US9965417B1 - Use of interrupt memory for communication via PCIe communication fabric - Google Patents

Use of interrupt memory for communication via PCIe communication fabric Download PDF

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US9965417B1
US9965417B1 US14/995,124 US201614995124A US9965417B1 US 9965417 B1 US9965417 B1 US 9965417B1 US 201614995124 A US201614995124 A US 201614995124A US 9965417 B1 US9965417 B1 US 9965417B1
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memory
processor
translation
electronic device
enumeration
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Sarosh I. Azad
Sunita Jain
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Xilinx Inc
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    • GPHYSICS
    • G06COMPUTING; CALCULATING; COUNTING
    • G06FELECTRIC DIGITAL DATA PROCESSING
    • G06F13/00Interconnection of, or transfer of information or other signals between, memories, input/output devices or central processing units
    • G06F13/14Handling requests for interconnection or transfer
    • G06F13/20Handling requests for interconnection or transfer for access to input/output bus
    • G06F13/32Handling requests for interconnection or transfer for access to input/output bus using combination of interrupt and burst mode transfer
    • GPHYSICS
    • G06COMPUTING; CALCULATING; COUNTING
    • G06FELECTRIC DIGITAL DATA PROCESSING
    • G06F12/00Accessing, addressing or allocating within memory systems or architectures
    • G06F12/02Addressing or allocation; Relocation
    • G06F12/08Addressing or allocation; Relocation in hierarchically structured memory systems, e.g. virtual memory systems
    • G06F12/10Address translation
    • G06F12/1081Address translation for peripheral access to main memory, e.g. direct memory access [DMA]
    • GPHYSICS
    • G06COMPUTING; CALCULATING; COUNTING
    • G06FELECTRIC DIGITAL DATA PROCESSING
    • G06F13/00Interconnection of, or transfer of information or other signals between, memories, input/output devices or central processing units
    • G06F13/14Handling requests for interconnection or transfer
    • G06F13/16Handling requests for interconnection or transfer for access to memory bus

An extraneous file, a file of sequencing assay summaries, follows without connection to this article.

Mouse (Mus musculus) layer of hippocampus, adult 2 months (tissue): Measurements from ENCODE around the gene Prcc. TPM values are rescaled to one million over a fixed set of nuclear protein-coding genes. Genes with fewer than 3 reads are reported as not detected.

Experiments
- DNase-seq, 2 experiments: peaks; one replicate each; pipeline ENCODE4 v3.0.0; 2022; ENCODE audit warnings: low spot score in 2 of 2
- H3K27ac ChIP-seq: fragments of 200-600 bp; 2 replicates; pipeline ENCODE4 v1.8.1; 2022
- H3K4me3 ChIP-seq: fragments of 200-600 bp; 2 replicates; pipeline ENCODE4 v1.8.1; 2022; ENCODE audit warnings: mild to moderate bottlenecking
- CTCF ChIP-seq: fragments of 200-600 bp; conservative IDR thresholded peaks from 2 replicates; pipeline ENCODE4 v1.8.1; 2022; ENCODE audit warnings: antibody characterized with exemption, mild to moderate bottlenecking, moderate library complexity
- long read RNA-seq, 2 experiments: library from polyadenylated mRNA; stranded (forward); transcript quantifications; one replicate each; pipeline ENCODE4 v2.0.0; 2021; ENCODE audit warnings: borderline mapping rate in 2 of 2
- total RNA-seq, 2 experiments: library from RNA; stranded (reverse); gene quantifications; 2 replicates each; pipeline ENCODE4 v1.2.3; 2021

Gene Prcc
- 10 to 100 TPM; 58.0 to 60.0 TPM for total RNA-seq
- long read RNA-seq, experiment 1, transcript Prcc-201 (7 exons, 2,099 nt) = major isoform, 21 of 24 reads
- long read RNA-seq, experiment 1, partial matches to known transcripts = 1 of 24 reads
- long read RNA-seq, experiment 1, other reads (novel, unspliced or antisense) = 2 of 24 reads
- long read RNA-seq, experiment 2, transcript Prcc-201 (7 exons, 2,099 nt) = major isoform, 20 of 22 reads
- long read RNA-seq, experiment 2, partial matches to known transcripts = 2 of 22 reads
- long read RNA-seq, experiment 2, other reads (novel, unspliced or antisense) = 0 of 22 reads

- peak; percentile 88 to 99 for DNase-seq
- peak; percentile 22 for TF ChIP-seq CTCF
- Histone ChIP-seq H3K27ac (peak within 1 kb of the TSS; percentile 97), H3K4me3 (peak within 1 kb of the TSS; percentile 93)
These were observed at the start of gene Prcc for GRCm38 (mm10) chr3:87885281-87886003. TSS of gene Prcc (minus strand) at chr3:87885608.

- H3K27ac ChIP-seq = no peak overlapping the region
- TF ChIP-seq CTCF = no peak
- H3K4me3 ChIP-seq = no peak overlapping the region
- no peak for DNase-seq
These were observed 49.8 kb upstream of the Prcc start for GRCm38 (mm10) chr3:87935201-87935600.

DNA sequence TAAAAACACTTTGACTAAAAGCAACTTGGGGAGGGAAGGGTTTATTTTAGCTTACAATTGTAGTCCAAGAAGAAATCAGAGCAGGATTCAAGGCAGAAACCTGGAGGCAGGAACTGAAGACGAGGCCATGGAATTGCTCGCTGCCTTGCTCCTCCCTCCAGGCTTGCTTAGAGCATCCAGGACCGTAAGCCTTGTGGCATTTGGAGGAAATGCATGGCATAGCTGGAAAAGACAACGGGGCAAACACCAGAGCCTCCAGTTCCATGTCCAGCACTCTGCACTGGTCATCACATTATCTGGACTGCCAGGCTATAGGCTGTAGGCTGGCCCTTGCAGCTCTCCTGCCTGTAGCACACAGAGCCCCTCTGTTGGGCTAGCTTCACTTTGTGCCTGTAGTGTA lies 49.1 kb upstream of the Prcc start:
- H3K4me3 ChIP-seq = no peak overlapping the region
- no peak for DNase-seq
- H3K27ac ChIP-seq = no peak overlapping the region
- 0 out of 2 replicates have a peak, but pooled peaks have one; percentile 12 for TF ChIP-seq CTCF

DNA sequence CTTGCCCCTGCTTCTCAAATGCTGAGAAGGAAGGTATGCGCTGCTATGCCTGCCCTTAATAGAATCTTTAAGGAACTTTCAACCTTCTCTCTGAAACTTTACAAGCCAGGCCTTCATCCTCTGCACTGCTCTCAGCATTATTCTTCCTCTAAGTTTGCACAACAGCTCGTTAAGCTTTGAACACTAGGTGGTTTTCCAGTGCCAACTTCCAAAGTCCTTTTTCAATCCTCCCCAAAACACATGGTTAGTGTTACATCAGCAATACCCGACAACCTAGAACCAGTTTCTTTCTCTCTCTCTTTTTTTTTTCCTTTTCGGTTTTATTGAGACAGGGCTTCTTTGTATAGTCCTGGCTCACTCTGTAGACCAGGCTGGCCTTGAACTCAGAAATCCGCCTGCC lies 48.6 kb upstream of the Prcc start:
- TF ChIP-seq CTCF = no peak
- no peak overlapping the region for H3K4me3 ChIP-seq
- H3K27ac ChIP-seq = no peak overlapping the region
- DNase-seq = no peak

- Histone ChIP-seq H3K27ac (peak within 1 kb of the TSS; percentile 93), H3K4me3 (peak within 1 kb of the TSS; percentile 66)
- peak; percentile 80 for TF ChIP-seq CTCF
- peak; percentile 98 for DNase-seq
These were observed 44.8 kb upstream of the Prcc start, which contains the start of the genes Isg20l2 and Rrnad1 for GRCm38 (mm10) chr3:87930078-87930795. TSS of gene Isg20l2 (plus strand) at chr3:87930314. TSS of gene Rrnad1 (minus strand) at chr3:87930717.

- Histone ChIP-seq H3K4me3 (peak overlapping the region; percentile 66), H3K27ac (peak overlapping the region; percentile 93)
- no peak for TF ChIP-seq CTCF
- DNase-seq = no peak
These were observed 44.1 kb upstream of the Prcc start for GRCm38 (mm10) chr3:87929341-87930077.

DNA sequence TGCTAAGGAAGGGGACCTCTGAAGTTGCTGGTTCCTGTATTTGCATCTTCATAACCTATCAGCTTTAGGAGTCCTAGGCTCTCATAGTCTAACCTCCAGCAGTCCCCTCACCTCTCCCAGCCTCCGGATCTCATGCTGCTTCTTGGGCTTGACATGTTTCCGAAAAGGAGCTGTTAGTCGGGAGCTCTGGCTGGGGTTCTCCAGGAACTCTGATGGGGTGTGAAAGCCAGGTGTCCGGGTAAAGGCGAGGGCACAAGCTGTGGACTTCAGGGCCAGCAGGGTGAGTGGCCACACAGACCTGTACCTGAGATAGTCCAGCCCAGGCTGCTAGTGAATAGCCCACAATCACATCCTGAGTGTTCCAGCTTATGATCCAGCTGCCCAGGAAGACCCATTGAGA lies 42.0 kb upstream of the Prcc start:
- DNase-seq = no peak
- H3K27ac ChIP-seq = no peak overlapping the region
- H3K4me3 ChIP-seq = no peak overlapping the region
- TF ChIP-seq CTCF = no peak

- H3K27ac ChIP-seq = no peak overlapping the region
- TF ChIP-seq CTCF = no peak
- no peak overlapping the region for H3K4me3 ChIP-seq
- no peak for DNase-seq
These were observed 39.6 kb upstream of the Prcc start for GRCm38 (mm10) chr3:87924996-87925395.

• G06F13/1605Handling requests for interconnection or transfer for access to memory bus based on arbitration
    • G06F13/1642Handling requests for interconnection or transfer for access to memory bus based on arbitration with request queuing
    • GPHYSICS
    • G06COMPUTING; CALCULATING; COUNTING
    • G06FELECTRIC DIGITAL DATA PROCESSING
    • G06F13/00Interconnection of, or transfer of information or other signals between, memories, input/output devices or central processing units
    • G06F13/38Information transfer, e.g. on bus
    • G06F13/42Bus transfer protocol, e.g. handshake; Synchronisation
    • G06F13/4282Bus transfer protocol, e.g. handshake; Synchronisation on a serial bus, e.g. I2C bus, SPI bus
    • GPHYSICS
    • G06COMPUTING; CALCULATING; COUNTING
    • G06FELECTRIC DIGITAL DATA PROCESSING
    • G06F2212/00Indexing scheme relating to accessing, addressing or allocation within memory systems or architectures
    • G06F2212/65Details of virtual memory and virtual address translation
    • G06F2212/656Address space sharing

Abstract

Techniques for communication with a host system via a peripheral component interconnect express (PCIe) communication fabric are disclosed herein. A peripheral device having its own memory address space executes a boot ROM to initialize a PCIe-to internal memory address space bridge and to disable MSIx interrupts. The peripheral device monitors a specific location in memory dedicated to MSIx interrupts for a particular value that indicates that PCIe device enumeration is complete. At this point, the peripheral device knows that its PCIe base address registers have been set by the host, and sets address translation registers for translating addresses in the address space of the host to the address space of the peripheral device.

Description

TECHNICAL FIELD

Examples of the present disclosure generally relate to electronic circuit design and, in particular, to use of interrupt memory for communication via peripheral component interconnect express (PCIe) communication fabric.

BACKGROUND

Peripheral component interconnect express (PCIe) is a popular interconnect fabric for coupling a main “host” processor to peripheral devices. When a host processor starts up, the host processor performs device enumeration to identify and configure peripheral devices. Some devices have a need of discovering when enumeration for the device has completed. Unfortunately, the PCIe standard defines no mechanism for informing peripheral devices that enumeration has completed.

SUMMARY

An electronic device is provided. The electronic device includes a processor, a memory coupled to the processor and storing instructions for execution by the processor, an interrupt memory, and an interconnect fabric bridge coupled to the processor and to the interrupt memory. The interconnect fabric bridge includes a translation register and is configured to translate memory addresses in a first memory address space associated with a host processor external to the electronic device to memory addresses in a second memory address space associated with the memory that is coupled to the processor, based on a translation value stored in the translation register. The instructions stored in the memory cause the processor to wait for an enumeration-complete indication value to be stored at an enumeration complete location within the interrupt memory, and upon detecting that the enumeration-complete indication value is stored at the enumeration complete location, assign the translation value to the translation register.